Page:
Visible red light does not induce DNA damage in human dermal fibroblasts

Study: visible red light does not damage DNA

J Biophotonics. 2022 Jul 27:e202200023. doi: 10.1002/jbio.202200023. Online ahead of print.

ABSTRACT

Visible red light (RL) therapy is a rapidly expanding treatment option for dermatological conditions, including acne, psoriasis, and chronic wounds. It is currently unknown if high fluences of RL induce DNA damage via reactive oxygen species (ROS) stress or other pathways. Our lab previously demonstrated that RL generates ROS in human dermal fibroblasts (HDFs). Other studies show that UV and blue light generate ROS and DNA damage in fibroblasts. This study aims to determine if RL induces DNA damage in HDFs. We found that 320 J/cm2 , 640 J/cm2 , and 1280 J/cm2 RL (633 ± 6 nm) did not induce measurable DNA damage in the form of cyclobutane pyrimidine dimers (CPD) or 6-4 photoproducts (6-4PP) immediately, three hours, and twenty-four hours following irradiation. Our study further supports that RL therapy is safe and does not induce DNA damage in the form of CPDs or 6-4PPs in human skin fibroblasts. This article is protected by copyright. All rights reserved.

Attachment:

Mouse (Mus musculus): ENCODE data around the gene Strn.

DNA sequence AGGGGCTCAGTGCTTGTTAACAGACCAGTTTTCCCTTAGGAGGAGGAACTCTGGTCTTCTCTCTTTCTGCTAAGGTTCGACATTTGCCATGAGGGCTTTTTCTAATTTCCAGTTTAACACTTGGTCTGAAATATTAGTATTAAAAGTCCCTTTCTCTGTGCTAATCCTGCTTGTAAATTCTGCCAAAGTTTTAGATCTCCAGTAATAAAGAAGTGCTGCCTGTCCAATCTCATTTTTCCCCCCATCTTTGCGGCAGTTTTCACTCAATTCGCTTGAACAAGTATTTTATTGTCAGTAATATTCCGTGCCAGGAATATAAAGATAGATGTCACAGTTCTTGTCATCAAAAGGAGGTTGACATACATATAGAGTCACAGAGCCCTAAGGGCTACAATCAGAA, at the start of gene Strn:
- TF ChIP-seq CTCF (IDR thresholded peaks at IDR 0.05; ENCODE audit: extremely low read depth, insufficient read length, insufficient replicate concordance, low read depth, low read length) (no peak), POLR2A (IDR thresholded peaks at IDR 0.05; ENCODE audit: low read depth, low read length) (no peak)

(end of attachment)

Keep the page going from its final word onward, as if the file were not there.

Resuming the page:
PMID:35894162Opens in a new tab. | DOI:10.1002/jbio.202200023Opens in a new tab.

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